I thought this was such a funky looking camera, coupled with the fact it still had the lens cover…I had to try it. Then I found out it was a half frame. Did I still want it? Yeah, ok.
The seals on this 1976 camera were completely shot and disintegrated on touch. So I changed them before I even thought about trying it. The selenium cell seemed to be working fine, but what was that weird dial on the bottom? It turned out to be a spring loaded film winder. It worked intermittently, I was never sure when and how to charge the spring. If it didn’t cock the shutter you could also wind it manually.
There is a great blog post here in Chinese, (use Google Translate), that really explains how to use the camera, plus there are example shots of some pimped up versions. It almost made me want to do that to my camera. The review explained the red dot in the middle of the viewfinder. If there is not enough light a red dot will appear, it there is enough light the dot will be yellow. Mine camera’s dot was a little light and I didn’t really think about it too much. If you leave the camera on auto the speed is 1/125th, if you use it on manual aperture then it is 1/30th. That is way too slow for me so I left it on auto most of the time, but really…one film speed?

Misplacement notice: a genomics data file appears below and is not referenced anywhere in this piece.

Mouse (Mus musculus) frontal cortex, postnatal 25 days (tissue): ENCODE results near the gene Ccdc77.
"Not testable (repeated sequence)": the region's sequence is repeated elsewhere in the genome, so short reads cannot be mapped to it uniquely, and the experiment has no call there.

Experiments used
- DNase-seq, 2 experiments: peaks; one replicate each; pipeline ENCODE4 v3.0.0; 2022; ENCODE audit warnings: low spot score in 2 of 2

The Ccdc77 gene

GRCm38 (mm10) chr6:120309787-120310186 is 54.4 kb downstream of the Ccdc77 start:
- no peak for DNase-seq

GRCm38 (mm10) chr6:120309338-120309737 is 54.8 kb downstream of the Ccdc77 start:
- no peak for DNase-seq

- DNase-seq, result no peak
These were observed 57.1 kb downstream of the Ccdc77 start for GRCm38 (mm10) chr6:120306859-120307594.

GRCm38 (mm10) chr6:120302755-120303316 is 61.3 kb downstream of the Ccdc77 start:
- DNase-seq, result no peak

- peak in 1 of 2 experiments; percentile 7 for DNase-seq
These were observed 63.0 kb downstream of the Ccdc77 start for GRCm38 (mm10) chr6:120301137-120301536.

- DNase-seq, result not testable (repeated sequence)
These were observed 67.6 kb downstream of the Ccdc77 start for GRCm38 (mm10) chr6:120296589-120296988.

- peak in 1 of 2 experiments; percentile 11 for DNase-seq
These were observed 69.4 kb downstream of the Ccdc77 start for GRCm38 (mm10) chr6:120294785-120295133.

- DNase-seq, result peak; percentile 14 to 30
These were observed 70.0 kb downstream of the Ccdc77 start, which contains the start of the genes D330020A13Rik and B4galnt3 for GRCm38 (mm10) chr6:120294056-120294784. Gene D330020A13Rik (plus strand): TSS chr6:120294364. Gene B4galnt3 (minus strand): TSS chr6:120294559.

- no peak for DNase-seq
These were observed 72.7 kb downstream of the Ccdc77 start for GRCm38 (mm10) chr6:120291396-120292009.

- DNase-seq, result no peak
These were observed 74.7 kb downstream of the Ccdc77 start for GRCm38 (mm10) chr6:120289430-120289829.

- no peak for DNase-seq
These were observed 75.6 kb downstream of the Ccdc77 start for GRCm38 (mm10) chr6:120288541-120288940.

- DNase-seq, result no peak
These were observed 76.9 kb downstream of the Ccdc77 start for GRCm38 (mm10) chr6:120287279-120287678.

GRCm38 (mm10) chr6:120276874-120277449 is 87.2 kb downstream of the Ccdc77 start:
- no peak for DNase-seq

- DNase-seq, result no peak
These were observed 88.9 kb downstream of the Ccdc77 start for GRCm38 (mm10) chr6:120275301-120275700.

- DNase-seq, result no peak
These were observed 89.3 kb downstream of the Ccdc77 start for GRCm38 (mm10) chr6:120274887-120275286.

I took the film to a festival and then around and about. This camera got more attention and comments than any other I have walked around with, but did it work?
Yeap it worked. But as a half frame, it took forever to finish the film and there were a lot of shots. There are so many shots that this time I could not be bothered to remove all the hairs from scanning. I didn’t think the quality of the shots was worth the effort.
Keep or sell: I gave this one away because I don’t really like half frames…though this camera was one of the coolest I have tried.